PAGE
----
- State Security Service (SSS) officials in Abeokuta, Ogun State, south-western Nigeria, this week purchased all available print runs of the week's edition of 'Tell' magazine, which had featured harsh government critiques.
- The move was an apparent attempt by government officials to prevent circulation of the magazine's issue with the banner headline, "Scandal in Aso Rock", according to a statement made by the Media Foundation of West Africa (MFWA) today.
The 20 June edition of 'Tell' carried in its lead story a report that was considered invidious of President Olusegun Obasanjo's government, the MFWA added.
According to the MFWA's Nigeria sources, three plain-clothes security men went to Ijeoma, the newspaper distribution centre in Abeokuta, as early as 7:00 a.m. (local time) and purchased 120 copies from the magazine's two agents.
On 21 June, officials of COJA (the Organising Committee of the All Africa Games, Abuja 2003) in Lagos and other parts of the country tried to prevent the magazine from reaching the newsstands by buying it off the vendors.
A 24 June press statement by Ayodele Akinkuotu, the magazine's editor, also alleged that prior to this operation, COJA officials visited the magazine's headquarters in Ogba, Lagos, on 20 June and "made overtures to the magazine's management to buy the whole edition."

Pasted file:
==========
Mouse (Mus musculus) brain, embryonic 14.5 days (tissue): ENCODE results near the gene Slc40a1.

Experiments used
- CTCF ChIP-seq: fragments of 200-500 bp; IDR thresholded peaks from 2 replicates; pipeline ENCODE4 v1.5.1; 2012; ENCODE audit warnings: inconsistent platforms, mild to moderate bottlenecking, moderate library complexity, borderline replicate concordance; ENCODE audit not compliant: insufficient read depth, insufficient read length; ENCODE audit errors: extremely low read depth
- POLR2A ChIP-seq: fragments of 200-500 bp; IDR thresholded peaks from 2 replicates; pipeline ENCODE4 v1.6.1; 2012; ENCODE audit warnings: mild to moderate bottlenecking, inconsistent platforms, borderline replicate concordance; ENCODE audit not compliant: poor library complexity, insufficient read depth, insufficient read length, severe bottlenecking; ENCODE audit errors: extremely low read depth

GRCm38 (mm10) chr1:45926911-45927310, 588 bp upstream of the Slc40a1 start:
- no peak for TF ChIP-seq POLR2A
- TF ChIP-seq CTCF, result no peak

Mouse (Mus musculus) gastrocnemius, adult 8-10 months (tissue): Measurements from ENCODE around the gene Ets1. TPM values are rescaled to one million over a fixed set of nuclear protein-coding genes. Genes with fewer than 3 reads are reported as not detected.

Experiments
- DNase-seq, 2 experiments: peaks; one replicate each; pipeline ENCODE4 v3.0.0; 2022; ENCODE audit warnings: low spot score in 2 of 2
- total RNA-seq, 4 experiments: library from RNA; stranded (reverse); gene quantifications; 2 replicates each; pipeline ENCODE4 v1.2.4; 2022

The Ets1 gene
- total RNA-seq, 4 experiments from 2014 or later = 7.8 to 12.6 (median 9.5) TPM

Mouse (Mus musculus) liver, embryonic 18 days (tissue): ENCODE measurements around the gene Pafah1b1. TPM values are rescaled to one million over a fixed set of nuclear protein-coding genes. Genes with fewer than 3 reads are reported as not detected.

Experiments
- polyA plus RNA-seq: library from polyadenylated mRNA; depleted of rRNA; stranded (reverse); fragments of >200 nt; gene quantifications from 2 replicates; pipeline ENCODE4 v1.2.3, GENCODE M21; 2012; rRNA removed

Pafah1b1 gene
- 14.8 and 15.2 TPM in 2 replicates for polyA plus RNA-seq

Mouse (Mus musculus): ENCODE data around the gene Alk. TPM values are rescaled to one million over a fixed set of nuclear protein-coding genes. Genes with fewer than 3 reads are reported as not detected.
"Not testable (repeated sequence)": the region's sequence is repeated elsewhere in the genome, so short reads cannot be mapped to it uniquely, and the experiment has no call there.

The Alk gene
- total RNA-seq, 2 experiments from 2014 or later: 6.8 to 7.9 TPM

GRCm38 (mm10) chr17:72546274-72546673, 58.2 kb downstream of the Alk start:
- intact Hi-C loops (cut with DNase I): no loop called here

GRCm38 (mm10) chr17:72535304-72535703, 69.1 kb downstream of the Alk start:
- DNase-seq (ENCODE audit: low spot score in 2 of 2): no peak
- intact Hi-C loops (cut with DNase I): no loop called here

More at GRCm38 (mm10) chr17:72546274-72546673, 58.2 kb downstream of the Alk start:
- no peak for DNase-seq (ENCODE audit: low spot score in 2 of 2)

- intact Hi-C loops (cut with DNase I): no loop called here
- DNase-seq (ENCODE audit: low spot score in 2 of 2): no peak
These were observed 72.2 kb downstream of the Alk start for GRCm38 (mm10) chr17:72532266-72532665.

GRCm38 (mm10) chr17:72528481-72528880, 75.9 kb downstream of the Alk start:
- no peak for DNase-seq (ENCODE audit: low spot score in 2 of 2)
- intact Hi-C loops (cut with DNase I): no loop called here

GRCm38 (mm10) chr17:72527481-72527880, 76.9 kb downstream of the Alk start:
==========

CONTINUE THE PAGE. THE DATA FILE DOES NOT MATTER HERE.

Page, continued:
The MFWA today says it is "appalled by the state officials' evident intolerance of a critical press." The incident had occurred as the sub-region "is still celebrating the relative gains made for democracy in Nigeria by the swearing in on 29 May of Mr Obasanjo as president for a renewed four-year mandate."
- The attempt to prevent circulation of 'Tell' amounts to censorship, which undermines the constitutionally guaranteed freedom of expression rights of the general public and media in Nigeria, the MFWA statement said.
It was also contrary to Article 19 of the Universal Declaration of Human Rights, which stipulates the right to hold and share opinion and information without let or hindrance, the West African media watchdog said.
The group recommended all friends of e free press to send appeals President Obasanjo, "calling on him to condemn this abuse of press freedom and freedom of expression in Nigeria."
After the return of democracy with President Obasanjo, there have been few obstacles for the independent press made by central government. It has rather been state governors and other political leaders that have made threats and assaults against journalists. These leaders often act with complete impunity, however.
According to the annual press freedom report made by Reporters sans Frontières (RSF), one journalist had been physically attacked and 17 journalists had been threatened in Nigeria during 2002. Pressure and obstruction were normal government tactics in several Nigerian states.
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